So in the end, nah, I’m still not driving 2.5 - 3 hours round trip and waiting another 2+ hours for this Dim Sum. When there’s no wait? It’s worth a visit if I was in the area and wanting Dim Sum of course. :slight_smile:

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Yup. I was only talking about the rice itself and not the fillings.

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Hi @beefnoguy,

Thanks for the thoughts on other THW branches and the evolution of this restaurant. I was definitely surprised to learn it now has over 40+ branches around the world; they certainly have found success (similar to Din Tai Fung, or to a lesser extent locally, Sugarfish).

The sad part is, with the sheer # of people waiting in line, you would’ve thought this was the arrival of the greatest food on the planet or something (it wasn’t). We’ll see how the lines / hype / wait times go over the coming months.

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Same thing when Krispy Kreme came to town. Or when Sugarfish debuted in NYC.


As I recall when they opened in Manhattan, the wait continued to be like 3 hours for a few months. By the time I got there a year later it was half empty.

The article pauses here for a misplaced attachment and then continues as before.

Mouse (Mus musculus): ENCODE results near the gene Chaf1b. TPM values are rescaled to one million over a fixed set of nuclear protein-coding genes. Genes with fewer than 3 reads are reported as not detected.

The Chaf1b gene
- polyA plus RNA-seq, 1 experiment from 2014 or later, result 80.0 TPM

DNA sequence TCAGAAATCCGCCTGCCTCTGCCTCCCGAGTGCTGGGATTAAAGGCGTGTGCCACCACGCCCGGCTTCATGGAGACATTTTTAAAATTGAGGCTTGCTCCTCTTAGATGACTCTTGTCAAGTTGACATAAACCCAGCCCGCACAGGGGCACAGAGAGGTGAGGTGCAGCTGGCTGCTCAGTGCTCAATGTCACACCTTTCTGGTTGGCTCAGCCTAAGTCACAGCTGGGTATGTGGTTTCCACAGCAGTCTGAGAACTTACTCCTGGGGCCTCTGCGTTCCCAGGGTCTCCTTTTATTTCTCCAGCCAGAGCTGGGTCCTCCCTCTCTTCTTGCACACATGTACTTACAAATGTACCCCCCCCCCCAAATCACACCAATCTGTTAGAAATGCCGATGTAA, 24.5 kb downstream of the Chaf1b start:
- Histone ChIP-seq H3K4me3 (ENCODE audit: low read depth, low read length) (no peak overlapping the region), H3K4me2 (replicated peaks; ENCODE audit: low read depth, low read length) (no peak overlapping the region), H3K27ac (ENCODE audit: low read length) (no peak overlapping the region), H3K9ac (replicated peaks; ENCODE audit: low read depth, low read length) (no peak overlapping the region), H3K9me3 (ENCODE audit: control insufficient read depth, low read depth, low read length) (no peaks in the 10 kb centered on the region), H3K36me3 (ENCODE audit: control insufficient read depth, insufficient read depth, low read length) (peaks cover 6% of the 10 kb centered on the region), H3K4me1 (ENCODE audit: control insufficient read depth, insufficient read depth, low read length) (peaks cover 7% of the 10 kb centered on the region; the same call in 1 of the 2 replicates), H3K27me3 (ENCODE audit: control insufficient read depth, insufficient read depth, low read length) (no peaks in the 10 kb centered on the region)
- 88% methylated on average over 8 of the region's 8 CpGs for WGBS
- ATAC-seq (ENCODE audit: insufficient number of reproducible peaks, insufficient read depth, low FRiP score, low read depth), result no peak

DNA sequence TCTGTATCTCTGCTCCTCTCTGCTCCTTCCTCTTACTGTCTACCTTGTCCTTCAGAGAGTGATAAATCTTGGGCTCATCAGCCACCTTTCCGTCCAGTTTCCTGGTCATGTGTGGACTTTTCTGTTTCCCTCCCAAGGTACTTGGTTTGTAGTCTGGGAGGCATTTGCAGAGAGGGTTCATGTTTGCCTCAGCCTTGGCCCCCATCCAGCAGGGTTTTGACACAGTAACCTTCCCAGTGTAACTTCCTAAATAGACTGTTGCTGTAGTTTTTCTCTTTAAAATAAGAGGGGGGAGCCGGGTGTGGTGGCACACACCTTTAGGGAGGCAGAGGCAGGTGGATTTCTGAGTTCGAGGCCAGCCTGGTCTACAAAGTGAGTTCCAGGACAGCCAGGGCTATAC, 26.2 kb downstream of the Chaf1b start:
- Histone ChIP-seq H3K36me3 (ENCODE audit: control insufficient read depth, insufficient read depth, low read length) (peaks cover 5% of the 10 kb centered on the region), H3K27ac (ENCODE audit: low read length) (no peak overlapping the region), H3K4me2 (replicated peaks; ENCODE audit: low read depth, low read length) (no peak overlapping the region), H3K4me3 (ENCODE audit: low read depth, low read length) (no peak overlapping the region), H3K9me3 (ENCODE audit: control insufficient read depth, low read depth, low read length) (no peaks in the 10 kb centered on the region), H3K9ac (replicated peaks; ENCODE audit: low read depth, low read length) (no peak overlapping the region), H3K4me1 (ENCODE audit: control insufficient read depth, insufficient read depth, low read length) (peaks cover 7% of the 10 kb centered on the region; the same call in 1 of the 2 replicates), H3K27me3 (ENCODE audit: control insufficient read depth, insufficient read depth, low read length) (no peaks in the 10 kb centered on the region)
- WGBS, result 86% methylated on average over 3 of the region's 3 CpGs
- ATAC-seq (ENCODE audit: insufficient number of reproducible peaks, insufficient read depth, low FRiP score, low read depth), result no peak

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The first time I had a Krispy Kreme, it was perhaps slightly after the initial hype had died down (while I was in college; they had opened an outpost literally right across the walkway from where I lived). I’m not a donut person, but I do recall thinking after my first bite, “Wow, this is MARVELOUS. Why is this so much better than all other donuts I’ve ever tried???” Hee, hee. :slight_smile:

Back on-topic…


It’s still packed all the time!!! 2hr waits on weekday evenings, same goes for Kazu Nori. And they’re opening a new outlet. All as I predicted a couple years ago :wink:. NYC is sorely lacking decent mid priced sushi options.

I predict this initial frenzy at THW will fade if they don’t up their game. Especially in SoCal where there are many more alternatives. Case in point - NYC. It’s already faded in a city lacking good dim sum options and a less discerning clientele. Sugarfish at least does a decent job with their concept. THW really can’t keep coasting on their 1* reputation on that sole branch in HK. Emperor with no clothes…